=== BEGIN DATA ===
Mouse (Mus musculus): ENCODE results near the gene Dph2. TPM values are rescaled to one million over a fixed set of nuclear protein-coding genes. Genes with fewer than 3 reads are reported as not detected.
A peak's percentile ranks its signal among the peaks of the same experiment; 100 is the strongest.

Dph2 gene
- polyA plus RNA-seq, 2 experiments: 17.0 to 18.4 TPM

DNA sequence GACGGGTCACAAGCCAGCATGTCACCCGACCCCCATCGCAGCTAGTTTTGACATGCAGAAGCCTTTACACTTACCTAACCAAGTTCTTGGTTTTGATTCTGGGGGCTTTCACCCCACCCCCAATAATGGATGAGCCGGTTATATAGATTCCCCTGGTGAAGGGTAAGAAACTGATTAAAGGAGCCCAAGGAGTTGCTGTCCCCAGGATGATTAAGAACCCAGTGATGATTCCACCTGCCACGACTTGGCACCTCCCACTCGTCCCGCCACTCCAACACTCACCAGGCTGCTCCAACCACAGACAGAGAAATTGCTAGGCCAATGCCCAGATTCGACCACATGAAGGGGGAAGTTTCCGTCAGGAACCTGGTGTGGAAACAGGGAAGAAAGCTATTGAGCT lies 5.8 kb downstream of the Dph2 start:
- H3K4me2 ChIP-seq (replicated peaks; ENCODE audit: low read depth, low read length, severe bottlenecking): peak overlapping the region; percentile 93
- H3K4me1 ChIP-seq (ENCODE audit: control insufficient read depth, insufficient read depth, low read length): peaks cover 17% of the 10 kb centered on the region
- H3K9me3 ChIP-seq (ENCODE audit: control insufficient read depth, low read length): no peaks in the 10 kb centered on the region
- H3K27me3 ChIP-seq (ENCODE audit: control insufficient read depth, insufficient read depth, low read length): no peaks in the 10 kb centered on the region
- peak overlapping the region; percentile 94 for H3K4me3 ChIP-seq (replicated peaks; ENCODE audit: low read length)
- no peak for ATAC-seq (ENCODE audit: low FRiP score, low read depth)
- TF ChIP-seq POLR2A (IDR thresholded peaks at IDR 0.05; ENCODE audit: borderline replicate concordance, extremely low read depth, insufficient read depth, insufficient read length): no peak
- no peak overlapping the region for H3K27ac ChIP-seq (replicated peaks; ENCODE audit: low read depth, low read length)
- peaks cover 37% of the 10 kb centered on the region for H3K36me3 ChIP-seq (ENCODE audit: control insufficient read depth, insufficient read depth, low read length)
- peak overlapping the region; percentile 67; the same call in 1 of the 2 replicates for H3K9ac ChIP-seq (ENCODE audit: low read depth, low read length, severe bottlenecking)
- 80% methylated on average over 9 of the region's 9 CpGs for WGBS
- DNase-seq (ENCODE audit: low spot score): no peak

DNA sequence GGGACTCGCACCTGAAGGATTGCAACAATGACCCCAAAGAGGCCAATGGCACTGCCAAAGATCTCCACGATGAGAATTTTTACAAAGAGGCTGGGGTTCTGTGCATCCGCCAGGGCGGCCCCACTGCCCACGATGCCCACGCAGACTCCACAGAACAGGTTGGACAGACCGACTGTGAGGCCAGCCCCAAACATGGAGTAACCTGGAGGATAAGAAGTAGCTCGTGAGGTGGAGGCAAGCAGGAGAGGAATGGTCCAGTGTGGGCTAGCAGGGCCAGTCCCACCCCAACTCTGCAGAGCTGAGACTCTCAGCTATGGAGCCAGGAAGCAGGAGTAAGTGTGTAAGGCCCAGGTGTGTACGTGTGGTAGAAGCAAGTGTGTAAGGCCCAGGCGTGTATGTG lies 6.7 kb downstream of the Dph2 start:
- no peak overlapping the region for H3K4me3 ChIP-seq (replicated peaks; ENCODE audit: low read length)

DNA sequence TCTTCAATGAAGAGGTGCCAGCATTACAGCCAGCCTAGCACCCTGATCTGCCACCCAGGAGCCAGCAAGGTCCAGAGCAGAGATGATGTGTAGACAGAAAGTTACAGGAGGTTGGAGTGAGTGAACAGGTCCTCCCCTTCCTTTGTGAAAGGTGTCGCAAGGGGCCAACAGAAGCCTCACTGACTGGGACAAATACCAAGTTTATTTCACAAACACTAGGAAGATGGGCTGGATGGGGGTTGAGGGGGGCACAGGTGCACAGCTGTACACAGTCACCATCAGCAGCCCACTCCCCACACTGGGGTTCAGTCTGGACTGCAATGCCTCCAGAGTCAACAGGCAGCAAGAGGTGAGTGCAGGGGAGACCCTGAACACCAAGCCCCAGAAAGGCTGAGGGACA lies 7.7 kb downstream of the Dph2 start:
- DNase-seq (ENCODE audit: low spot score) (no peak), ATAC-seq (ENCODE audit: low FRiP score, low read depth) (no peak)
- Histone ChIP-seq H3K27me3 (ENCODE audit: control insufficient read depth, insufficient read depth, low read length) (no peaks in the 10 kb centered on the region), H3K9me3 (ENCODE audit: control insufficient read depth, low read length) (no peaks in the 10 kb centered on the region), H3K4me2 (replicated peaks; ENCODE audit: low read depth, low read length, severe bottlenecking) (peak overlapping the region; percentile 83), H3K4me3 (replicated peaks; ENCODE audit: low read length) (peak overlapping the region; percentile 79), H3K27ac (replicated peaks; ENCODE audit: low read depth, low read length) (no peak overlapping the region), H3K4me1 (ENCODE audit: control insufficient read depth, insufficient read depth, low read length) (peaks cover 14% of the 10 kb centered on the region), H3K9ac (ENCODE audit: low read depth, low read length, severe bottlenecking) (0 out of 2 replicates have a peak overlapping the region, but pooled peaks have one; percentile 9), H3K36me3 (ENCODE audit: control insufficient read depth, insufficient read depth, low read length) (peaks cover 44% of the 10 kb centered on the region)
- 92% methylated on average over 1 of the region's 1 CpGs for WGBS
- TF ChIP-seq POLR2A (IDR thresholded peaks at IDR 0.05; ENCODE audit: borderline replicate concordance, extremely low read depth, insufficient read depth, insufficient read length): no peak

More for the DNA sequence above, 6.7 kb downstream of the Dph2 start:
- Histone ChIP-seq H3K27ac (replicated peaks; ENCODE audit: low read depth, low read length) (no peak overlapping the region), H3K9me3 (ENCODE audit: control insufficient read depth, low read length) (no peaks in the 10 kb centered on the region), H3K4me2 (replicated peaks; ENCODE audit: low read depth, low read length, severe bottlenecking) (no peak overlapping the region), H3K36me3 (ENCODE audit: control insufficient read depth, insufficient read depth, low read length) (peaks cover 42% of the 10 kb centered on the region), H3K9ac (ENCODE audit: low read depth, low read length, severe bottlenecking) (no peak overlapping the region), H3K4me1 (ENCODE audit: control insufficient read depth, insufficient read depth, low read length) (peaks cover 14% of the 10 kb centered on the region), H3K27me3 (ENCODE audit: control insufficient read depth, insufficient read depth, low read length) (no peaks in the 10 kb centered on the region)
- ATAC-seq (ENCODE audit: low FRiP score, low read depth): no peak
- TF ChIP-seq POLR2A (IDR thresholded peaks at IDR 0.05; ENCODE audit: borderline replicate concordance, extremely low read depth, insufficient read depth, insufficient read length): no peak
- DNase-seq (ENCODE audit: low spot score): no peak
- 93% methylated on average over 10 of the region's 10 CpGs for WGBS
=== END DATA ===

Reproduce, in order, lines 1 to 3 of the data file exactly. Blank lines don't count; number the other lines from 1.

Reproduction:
Mouse (Mus musculus): ENCODE results near the gene Dph2. TPM values are rescaled to one million over a fixed set of nuclear protein-coding genes. Genes with fewer than 3 reads are reported as not detected.
A peak's percentile ranks its signal among the peaks of the same experiment; 100 is the strongest.

Dph2 gene